When Project Achieve, a program of Catholic Charities, and a multi-service center with a 60 day emergency shelter, referred me to Good Shepherd Center, I was a mess. I had been living on the streets, in parks, and in homeless shelters for the past few years and I had a misdemeanor for drug possession. The staff at GSC made me feel as though I was “in God’s hands.”
During my time at Good Shepherd Center, I was always grateful for the staff that “ran a tight ship” but also had compassion and never made me feel less than. During my short stay at the Languille Shelter, I was able to complete my community service and enroll in the culinary arts training program at Good Shepherd Center’s—The Village Kitchen (TVK). I especially loved the team work I experienced while working there.
As a graduate of the TVK program, I applied for several jobs, and am proud to be working at a restaurant located in Echo Park. It was important for me to get a job where I could use the skills I learned while working at TVK.
I have been able to save money while living at GSC and although I am grateful for the support and services, I am looking forward to getting my own apartment. My goal has always been to save up and move out. It’s time to move on.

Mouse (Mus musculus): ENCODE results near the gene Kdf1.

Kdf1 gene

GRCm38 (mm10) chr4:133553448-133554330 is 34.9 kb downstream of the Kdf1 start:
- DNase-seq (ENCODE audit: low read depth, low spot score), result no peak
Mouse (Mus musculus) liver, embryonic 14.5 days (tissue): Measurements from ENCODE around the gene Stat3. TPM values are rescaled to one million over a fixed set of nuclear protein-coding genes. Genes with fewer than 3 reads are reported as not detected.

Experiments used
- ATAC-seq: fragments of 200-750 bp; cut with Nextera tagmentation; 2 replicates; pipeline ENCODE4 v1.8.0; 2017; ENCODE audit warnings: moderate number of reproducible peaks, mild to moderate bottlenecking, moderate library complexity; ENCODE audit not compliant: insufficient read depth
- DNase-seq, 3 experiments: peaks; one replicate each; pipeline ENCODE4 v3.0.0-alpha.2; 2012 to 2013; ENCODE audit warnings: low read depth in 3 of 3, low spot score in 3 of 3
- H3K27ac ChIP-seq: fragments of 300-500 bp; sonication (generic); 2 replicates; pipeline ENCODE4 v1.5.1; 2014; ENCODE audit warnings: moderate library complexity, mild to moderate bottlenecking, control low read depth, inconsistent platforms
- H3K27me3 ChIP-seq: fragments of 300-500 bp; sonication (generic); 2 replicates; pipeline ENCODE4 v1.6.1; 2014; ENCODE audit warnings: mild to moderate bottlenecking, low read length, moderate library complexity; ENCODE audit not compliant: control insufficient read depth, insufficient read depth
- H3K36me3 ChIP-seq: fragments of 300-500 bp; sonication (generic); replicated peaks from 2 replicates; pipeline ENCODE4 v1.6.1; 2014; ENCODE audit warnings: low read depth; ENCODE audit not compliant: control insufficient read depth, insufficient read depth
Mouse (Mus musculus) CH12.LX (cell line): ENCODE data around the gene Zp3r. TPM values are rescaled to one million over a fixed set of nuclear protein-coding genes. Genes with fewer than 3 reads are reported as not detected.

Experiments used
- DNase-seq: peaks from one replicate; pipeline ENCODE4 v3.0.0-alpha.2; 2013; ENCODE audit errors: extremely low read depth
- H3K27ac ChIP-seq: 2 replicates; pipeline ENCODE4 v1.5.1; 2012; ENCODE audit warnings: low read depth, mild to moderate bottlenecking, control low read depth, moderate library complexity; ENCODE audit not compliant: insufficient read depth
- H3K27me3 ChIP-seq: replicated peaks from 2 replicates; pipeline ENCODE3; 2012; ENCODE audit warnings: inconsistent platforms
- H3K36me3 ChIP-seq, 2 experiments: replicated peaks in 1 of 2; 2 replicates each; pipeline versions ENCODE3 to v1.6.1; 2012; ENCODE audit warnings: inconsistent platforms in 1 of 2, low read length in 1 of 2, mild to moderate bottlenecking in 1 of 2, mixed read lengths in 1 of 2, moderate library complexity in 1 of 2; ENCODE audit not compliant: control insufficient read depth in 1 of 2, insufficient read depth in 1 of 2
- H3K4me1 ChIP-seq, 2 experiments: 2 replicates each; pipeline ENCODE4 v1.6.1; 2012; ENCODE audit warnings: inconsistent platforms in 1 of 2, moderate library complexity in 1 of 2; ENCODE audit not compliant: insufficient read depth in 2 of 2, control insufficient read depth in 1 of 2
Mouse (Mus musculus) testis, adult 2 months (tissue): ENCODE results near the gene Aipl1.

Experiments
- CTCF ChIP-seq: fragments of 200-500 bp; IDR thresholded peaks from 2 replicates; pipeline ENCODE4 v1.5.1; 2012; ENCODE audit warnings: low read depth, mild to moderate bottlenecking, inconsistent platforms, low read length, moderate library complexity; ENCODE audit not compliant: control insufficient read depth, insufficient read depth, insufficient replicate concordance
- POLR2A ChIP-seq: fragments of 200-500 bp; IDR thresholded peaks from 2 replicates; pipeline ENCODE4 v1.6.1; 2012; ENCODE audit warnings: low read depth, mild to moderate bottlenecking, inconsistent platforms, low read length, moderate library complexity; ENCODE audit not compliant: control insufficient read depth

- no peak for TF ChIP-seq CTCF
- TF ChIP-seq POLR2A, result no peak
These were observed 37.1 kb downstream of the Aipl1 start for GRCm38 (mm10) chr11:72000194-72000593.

I came from a healthy, happy home. I had a good job as a massage therapist and intentions of becoming an acupuncturist. When I broke up with my boyfriend of 14 years, I decided to move to California to start over. Once in Los Angeles, I learned that my license to practice as a massage therapist was not honored here and that you need a separate license for each city in which you plan to work. Realizing the expense involved in getting licensed again, I began to look for work. When my resources ran out and I could not find a job, I found a place to stay at Union Rescue Mission. This was the first time I had ever experienced homelessness.
While staying at Union Rescue, I learned about the culinary arts training program through Good Shepherd Center. I expressed an interest to my case manager and was given a referral to Hawkes Residence in hopes of participating in the training program at The Village Kitchen. I moved into Hawkes in July and began working in The Village Kitchen soon after. In October I graduated from the program and began working at a restaurant on the USC campus. I was promoted to team leader and am now the Kitchen Manager. Now that I have steady employment my next goal is to get an apartment.